A 34-year-old male second-generation Turkish immigrant was sent for a court-ordered forensic-psychiatric evaluation following allegations of coercion against a former girlfriend. Specifically, he had demanded 1.2 million Swedish kronor (equivalent to about €115,000) and two mobile phones; if his demands were not met, he threatened to destroy the girlfriend’s and her family members’ vehicles. Prior to the index offense, since the age of 15 (the age of criminal responsibility in Sweden), the client had repeatedly engaged in criminal activity, resulting in a total of four previous prison sentences and numerous non-custodial sentences. By the time of the evaluation, the client had 25 entries to his name in the Swedish crime registry, including verdicts for rape, assault, and drug offenses. There had been no previous psychiatric contacts, although the client appeared to use cannabis on a daily basis, indicative of a severe addiction problem. The client believed himself to be in good physical condition with the exception of a hereditary, progressive and paternally transmitted bilateral hearing impairment, for which he used hearing devices. His schooling had been problematic owing to learning disabilities, truancy, drug abuse, poor parental support, and criminal activities. At the time of the index offense, the client was single and unemployed and resided with his father in a small apartment. During the course of the forensic-psychiatric evaluation, it was revealed that the client’s brother suffered from HD, and that his mother most likely had suffered from the same disease prior to her death a few years earlier.
The client was admitted to a ward at the forensic-psychiatric evaluation unit, where he was observed for several weeks and subjected to diagnostic interviews, as well as psychological assessments and laboratory investigations. Gross neurological examination revealed no evident motor or sensory deficits, although moderate facial and bilateral limb dystonia was identified. Choreatic movements, disguised as purposive gestures, were seen in the upper limbs. Further, there was a moderate slowing of saccade initiation and velocity, both horizontally and vertically. Subsequent assessment of his admission status from case notes revealed a total score of 27 points on the Unified Huntington’s Disease Rating Scale, which assesses four domains of performance and capacity in HD: motor and cognitive function, behavioral abnormalities, and functional capacity (7). A cognitive impairment became evident upon psychometric testing, as well as during interviews, with results from the former pointing toward the mental capacity of a 7-year-old. In addition, his speech was staccato, and his description of being involved in a “game” in which the plaintiff, a policeman and employees at the forensic-psychiatric evaluation unit were also participating was adjudged to be a delusion. Further, his affect was generally blunted yet characterized by an easily evoked hostility.
In interviews, the client—who upon arrest for the index offense began, while in custody at the unit, serving a prison sentence in accordance with a previous verdict—insisted that his release was imminent, suggesting that he did not fully grasp his legal situation. Information gathered from authorities and relatives described the onset of neurological signs 3 years prior to the index offense, followed by a gradual worsening of the client’s state. Genetic analysis, performed on account of clinical signs of a movement disorder, disclosed a pathological 48-repeat cytosine-adenine-guanine (CAG) expansion in one of the alleles of the HTT gene, confirming a diagnosis of HD. Computerized tomography of the brain showed global atrophy of the cortex but no apparent pathology in the caudate nucleus or putamen, regions commonly affected in HD.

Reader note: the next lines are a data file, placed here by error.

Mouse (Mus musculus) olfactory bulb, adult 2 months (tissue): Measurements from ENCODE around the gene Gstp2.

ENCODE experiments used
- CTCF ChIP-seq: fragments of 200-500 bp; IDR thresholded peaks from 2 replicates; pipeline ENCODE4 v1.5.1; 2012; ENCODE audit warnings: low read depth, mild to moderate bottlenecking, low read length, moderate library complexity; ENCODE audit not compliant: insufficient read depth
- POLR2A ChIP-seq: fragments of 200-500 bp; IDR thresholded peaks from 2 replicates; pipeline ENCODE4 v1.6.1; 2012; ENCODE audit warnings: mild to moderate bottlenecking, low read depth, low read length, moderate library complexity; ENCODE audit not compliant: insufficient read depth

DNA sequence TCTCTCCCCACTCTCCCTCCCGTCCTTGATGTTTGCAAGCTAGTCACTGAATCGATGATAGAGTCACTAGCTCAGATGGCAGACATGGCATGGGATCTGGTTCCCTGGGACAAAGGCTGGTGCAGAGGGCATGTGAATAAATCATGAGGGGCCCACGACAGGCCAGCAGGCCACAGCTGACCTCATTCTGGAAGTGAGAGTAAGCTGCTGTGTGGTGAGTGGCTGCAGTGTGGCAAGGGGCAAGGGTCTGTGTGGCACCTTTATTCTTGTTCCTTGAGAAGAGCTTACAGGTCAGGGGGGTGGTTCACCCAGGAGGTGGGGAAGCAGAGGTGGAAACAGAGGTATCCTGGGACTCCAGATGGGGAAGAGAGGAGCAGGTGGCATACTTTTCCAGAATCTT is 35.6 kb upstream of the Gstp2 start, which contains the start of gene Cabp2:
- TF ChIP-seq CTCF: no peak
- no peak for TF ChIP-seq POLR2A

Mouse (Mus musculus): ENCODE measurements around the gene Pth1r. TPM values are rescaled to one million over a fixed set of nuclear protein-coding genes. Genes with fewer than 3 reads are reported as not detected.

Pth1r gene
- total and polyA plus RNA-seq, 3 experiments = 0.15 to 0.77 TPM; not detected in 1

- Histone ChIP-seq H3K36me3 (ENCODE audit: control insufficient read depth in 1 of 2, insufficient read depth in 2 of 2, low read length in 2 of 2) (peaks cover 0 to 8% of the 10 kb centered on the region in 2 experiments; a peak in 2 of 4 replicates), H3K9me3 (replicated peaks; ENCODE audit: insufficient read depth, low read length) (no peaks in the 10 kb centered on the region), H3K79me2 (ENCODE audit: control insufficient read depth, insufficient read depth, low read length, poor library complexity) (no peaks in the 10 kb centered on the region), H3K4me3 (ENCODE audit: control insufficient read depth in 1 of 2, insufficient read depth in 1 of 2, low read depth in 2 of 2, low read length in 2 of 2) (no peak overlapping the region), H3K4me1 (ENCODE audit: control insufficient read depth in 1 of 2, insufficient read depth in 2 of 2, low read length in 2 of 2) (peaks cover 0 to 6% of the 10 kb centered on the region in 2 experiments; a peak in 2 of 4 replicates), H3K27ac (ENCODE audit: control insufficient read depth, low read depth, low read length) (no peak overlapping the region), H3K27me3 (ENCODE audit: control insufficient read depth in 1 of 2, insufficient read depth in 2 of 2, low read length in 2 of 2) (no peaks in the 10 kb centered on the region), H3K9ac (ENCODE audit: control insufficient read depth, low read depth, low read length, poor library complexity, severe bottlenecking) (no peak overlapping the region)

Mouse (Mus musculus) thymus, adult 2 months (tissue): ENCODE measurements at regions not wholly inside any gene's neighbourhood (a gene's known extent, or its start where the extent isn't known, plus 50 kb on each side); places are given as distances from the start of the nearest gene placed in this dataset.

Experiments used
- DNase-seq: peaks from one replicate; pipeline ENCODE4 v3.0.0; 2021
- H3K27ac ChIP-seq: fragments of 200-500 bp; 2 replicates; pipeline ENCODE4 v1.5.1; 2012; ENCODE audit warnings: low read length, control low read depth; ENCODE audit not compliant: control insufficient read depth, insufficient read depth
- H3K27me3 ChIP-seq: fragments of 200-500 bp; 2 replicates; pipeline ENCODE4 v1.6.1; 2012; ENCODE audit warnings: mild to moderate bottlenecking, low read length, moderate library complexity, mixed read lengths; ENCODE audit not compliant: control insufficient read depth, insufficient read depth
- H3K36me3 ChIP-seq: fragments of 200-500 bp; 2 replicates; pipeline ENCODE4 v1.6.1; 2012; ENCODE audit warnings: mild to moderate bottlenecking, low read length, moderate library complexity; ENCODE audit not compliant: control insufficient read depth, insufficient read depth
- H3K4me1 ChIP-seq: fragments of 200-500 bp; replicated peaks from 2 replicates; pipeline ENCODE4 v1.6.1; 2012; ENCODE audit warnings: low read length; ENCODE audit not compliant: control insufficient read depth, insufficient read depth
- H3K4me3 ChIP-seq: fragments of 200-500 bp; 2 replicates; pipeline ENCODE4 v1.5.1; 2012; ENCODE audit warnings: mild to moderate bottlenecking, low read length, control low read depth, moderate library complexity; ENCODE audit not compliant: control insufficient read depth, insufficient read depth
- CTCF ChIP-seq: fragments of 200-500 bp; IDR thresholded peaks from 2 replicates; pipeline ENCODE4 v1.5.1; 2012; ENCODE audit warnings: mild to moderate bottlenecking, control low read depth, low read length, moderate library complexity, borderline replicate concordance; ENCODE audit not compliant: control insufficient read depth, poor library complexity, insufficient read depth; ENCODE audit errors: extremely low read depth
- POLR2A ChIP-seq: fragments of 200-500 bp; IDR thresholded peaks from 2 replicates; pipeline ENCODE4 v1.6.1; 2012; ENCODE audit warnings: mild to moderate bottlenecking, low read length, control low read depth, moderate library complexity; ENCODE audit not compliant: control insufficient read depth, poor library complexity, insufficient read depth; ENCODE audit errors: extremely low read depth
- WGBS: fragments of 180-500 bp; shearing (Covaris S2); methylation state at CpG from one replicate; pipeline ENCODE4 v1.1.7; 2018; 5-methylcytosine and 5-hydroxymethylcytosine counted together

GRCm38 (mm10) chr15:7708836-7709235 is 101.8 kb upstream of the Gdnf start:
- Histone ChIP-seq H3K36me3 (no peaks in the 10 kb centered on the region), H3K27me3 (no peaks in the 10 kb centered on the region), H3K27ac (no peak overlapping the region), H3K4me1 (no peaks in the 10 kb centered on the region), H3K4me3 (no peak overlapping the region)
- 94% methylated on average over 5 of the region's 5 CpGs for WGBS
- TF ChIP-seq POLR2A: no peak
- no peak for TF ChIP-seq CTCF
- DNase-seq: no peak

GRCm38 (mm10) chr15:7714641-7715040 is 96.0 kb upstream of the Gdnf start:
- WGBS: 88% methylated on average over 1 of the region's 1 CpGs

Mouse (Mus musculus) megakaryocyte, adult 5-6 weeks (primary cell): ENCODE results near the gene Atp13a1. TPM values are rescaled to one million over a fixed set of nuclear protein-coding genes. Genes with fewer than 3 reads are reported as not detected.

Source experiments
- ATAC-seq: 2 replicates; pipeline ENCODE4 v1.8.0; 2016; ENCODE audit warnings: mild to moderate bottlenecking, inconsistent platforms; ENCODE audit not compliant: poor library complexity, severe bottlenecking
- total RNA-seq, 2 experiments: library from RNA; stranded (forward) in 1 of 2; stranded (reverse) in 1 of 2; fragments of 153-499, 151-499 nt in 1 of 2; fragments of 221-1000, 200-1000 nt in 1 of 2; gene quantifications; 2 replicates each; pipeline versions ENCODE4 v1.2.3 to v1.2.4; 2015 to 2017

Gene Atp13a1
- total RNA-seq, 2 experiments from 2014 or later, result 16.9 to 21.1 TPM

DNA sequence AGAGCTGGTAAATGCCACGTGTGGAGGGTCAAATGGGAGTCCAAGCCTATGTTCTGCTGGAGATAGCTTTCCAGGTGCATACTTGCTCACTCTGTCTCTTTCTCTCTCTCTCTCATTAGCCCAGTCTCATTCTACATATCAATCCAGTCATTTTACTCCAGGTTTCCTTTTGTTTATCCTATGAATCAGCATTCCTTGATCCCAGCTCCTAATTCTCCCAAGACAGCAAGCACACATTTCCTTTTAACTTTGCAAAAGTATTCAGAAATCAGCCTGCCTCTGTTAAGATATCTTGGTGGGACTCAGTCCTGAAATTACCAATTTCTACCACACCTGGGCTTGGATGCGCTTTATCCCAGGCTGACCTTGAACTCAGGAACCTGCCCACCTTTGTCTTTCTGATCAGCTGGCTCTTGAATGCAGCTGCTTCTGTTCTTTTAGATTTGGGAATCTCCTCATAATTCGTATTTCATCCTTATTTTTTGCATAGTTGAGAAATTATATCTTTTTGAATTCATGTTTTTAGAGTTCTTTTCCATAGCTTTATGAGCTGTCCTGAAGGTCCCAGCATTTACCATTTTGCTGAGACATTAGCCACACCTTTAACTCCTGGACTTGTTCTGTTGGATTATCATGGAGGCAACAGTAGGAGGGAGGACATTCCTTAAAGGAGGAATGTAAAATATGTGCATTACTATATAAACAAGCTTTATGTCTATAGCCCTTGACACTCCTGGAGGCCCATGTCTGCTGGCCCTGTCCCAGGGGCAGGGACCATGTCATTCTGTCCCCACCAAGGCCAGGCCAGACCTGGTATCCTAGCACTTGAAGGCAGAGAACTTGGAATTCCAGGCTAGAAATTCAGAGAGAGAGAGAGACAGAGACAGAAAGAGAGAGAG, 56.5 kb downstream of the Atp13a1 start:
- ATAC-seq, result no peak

Research has shown that the clinical presentation of dementing disorders surprisingly often includes criminal behavior (3). The present case, however, highlights a temporally reversed course: the emergence of a debilitating neurological disease in a person with a premorbid criminal lifestyle. This situation poses a special challenge for court officials in terms of identifying defendants who may be unfit to stand trial or in need of a tailored judicial process. The client in the present case was found to be suffering from a severe mental disorder, a medicolegal term implying the aptness of a sentence of forensic-psychiatric care rather than imprisonment. Yet, at the time of the evaluation, he had already commenced serving a short prison sentence; and, in the preceding years, he had served several additional sentences during a period of time when he was likely experiencing severe psychiatric and cognitive symptoms. Possibly, identification of the client’s incipient neurological disorder was made difficult by his comorbid hearing impairment. At the same time, another plausible—perhaps more troublesome—explanation is that the court simply regarded him as a hopeless recidivist and may thus have remained incognizant of his cognitive decline and delusional behavior.